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 JAMP  Vol.7 No.1 , January 2019
Application of Optimal Control to the Epidemiology of Dengue Fever Transmission
Abstract: In this paper, we build an epidemiological model to investigate the dynamics of the spread of dengue fever in human population. We apply optimal control theory via the Pontryagins Minimum Principle together with the Runge-Kutta solution technique to a “simple” SEIRS disease model. Controls representing education and drug therapy treatment are incorporated to reduce the latently infected and actively infected individual populations. The overall thrust is the minimization of the spread of the disease in a population by adopting an optimization technique as a guideline.

1. Introduction

Dengue fever is a painful, debilitating mosquito-borne disease caused by one of four closely related dengue viruses (Noorani [1] ). It is transmitted by the bite of an infected Aedes mosquito. Until now, more than 100 million cases of dengue fever occur worldwide in the Indian subcontinent, Southeast Asia, Southern China, Taiwan area, The Pacific Islands, The Caribbean, Mexico, Africa, Central and South America, Southern United States, and Southern Australia. In Indonesia, dengue cases increase yearly in almost all regions (Rodriguez and Monteiro [2] ). The virus can be spread partly due to an increase in urbanization and also by climate change. Since considerable damage can result from the effects of dengue fever infection, effective control strategies are of vital importance.

A very important aspect of the strategy related to dengue fever spreading is quick and effective action (Rodriguez and Monteiro [2] ). Dengue hemorrhagic fever (DHF) is a more severe form of dengue infection especially if unrecognized and not properly treated in a timely manner. However it has been shown that with good medical management, mortality due to DHF can be less than 1% (Chikaki and Ishikawa [3] ). Patients who are already infected with dengue virus can transmit the infection via the Aedes mosquito just after the first symptoms appear (during 4 - 5 days; maximum 12). Hence, in order to devise effective means of control, it is important to understand the epidemiology of the transmission. Transmission can occur more than once; as a result, if a person has suffered from one virus, there can be a repeat occurrence if a different strain is subsequently involved. Usually people who suffer repeat infections have it worse. They come down with dengue hemorrhagic fever and suffer massive internal bleeding and possible liver damage. The virus causing dengue fever comes in four strains, and immunity to one seems to make infection by a second strain more dangerous (Laurencia et al. [4] ). Experiments for producing and testing those control measures, such as education, antiviral drugs, are costly and time consuming, so any tool, such as a mathematical model(Lasalle [5] ) that will enable us to predict the outcome is highly valuable. Mathematical models avail us with useful predictions about the potential transmission of a disease and the effectiveness of possible control measures. In addition, epidemiology has emerged as an effective tool in disease control. The relationship between mathematics and epidemiology has been increasing. For the mathematician, epidemiology provides new and exciting branches, while for the epidemiologist; mathematical modeling offers an important research tool in the study of the spread of diseases. Bernoulli [6] proposed an epidemiological model which is considered by many authors as the first epidemiological mathematical model. Further work between 1927 and 1933 including those of Kermack and McKendrick [7] largely influenced the development of mathematical epidemiology models (James [8] ). These attempts provided the fundamental framework for the compartmentalization of epidemiological models. Understanding them is vital in gaining important knowledge of the underlying aspects of the dengue fever spread (Thome et al. [9] ). It is also important in assessing the impact of control measures for reducing mortality.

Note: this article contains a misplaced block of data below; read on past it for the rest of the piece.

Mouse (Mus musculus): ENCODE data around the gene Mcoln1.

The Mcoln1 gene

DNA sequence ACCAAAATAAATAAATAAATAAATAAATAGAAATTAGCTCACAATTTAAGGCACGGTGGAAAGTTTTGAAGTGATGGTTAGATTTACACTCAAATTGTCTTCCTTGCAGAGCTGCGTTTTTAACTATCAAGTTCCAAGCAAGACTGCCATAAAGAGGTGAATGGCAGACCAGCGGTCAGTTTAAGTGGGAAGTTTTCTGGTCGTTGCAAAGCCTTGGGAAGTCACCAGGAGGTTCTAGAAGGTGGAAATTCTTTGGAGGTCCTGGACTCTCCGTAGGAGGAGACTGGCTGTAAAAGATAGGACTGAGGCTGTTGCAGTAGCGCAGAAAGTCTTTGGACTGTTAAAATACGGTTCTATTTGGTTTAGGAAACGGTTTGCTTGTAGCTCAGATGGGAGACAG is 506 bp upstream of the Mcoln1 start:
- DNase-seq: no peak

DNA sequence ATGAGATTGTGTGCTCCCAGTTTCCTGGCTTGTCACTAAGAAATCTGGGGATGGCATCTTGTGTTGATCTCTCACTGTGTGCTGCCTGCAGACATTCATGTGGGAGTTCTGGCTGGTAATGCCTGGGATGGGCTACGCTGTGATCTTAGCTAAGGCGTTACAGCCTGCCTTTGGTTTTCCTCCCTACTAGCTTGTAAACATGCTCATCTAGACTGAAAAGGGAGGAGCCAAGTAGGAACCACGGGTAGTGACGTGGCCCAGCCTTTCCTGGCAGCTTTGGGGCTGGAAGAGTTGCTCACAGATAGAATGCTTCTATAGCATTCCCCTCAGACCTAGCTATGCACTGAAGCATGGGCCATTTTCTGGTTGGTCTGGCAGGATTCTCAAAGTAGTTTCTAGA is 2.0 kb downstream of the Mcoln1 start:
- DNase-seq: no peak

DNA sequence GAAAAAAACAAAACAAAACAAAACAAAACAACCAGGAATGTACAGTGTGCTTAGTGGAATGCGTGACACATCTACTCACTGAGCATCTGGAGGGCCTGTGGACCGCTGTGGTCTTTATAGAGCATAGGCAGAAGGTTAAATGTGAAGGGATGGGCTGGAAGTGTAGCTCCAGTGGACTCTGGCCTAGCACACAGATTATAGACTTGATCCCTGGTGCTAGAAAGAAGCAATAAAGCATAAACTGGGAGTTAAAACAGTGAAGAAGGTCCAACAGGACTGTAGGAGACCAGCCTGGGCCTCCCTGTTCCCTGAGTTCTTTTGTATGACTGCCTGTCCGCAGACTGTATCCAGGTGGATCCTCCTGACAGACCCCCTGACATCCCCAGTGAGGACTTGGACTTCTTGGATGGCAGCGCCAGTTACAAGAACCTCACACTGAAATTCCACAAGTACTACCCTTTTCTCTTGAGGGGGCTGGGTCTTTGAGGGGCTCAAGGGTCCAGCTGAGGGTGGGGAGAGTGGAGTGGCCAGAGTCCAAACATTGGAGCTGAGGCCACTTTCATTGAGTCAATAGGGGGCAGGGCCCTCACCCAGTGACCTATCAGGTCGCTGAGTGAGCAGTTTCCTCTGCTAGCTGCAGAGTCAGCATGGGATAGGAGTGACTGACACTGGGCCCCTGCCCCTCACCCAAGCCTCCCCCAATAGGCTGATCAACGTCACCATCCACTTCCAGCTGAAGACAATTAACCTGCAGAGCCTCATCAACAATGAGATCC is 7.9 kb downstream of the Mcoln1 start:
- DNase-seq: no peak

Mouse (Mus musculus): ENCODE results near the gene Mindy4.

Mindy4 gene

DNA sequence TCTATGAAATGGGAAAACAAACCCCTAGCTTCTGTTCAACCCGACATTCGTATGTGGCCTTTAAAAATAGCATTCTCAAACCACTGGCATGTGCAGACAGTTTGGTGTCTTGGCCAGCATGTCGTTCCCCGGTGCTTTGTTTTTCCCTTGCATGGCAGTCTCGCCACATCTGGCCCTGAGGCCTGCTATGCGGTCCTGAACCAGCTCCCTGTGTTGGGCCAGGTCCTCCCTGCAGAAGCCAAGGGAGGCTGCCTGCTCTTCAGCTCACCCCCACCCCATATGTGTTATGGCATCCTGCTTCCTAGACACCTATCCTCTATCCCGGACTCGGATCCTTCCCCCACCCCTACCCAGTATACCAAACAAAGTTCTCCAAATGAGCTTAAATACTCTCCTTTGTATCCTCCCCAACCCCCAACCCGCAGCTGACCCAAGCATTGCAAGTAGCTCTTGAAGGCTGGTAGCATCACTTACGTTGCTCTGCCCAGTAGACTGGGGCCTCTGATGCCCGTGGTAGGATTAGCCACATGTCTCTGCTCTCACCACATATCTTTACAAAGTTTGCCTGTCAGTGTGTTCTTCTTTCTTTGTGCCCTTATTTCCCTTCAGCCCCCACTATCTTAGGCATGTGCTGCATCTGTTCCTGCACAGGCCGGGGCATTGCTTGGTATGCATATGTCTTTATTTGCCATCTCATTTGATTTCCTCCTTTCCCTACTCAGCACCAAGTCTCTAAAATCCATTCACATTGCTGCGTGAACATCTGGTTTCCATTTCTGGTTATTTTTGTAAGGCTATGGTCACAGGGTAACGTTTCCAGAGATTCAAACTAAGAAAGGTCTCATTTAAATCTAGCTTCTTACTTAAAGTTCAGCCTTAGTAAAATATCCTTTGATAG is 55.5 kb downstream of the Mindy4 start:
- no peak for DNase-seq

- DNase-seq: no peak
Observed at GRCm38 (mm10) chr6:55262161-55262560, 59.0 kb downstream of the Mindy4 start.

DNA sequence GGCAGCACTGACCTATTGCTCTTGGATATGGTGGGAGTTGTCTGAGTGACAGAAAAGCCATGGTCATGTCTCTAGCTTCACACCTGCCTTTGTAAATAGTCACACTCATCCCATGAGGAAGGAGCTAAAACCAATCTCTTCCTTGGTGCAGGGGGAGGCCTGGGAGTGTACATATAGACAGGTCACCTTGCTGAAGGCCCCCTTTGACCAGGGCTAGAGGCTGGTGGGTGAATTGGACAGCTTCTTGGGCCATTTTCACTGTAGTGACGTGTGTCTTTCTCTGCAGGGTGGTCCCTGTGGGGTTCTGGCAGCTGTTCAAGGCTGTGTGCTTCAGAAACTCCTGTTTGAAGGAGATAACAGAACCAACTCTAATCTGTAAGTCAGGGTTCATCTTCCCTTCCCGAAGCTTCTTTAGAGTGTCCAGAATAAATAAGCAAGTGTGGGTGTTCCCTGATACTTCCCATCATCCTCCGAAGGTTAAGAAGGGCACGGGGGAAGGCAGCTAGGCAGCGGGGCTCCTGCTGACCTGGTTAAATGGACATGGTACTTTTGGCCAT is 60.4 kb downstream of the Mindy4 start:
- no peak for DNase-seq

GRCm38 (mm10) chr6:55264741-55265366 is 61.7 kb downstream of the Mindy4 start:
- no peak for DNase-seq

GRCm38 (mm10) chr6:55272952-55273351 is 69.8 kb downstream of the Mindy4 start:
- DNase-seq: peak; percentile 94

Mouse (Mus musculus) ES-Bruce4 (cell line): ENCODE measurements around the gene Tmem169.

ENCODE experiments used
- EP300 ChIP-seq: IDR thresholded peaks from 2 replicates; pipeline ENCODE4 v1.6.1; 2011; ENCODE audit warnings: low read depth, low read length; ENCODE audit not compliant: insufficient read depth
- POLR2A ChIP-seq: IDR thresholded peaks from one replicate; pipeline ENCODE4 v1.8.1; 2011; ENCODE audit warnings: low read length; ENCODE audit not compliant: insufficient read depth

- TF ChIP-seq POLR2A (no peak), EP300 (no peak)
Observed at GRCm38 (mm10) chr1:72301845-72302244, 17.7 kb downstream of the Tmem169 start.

The discovery of antibiotics and vaccines heralded a new hope in disease control. Despite this, new challenges resulting from factors such as drug-resistance have also emerged. Sometimes this led to the emergence of more virulent forms of previously eradicated diseases. For example resistances to such diseases as malaria, tuberculosis, dengue and yellow fever have emerged and, as a result of climate changes, they have been spreading into new regions (Helena &Teresa [10] ). Efforts to cope with this challenge have given rise an increasing trend in the application of mathematical models and interdisciplinary approaches in disease study. Their uses have contributed immensely in decision making and planning in the health sector. In the work reported herein, an SEIRS compartmentalized model is introduced, followed by an optimal control technique in a typical rural environment in Ethiopia. The Pontryagin Minimum Principle is presented as a groundwork for the application of the optimization principle. The resulting system of equations is solved by a fourth-order Runge-Kutta method.

2. Dengue Fever Transmission Model with Education

Quantitative methods are often applied to achieve optimization of investments in the control of a disease. This is necessary in order to obtain maximum benefits from a fixed amount of financial resources. In this case, our efforts will be directed towards the dynamics of the Aedes mosquito vector as well as some management protocols aimed at controlling or alleviating the spread of the disease. Such management principles involving the termination of the reproduction cycle of mosquitoes by avoiding the accumulation of still water in pot-holes and ditches especially after a heavy downpour, are of vital importance as well as educating the local population on issues related to basic hygiene through the television (TV) and radio.

Model Assumptions and Mathematical Formulation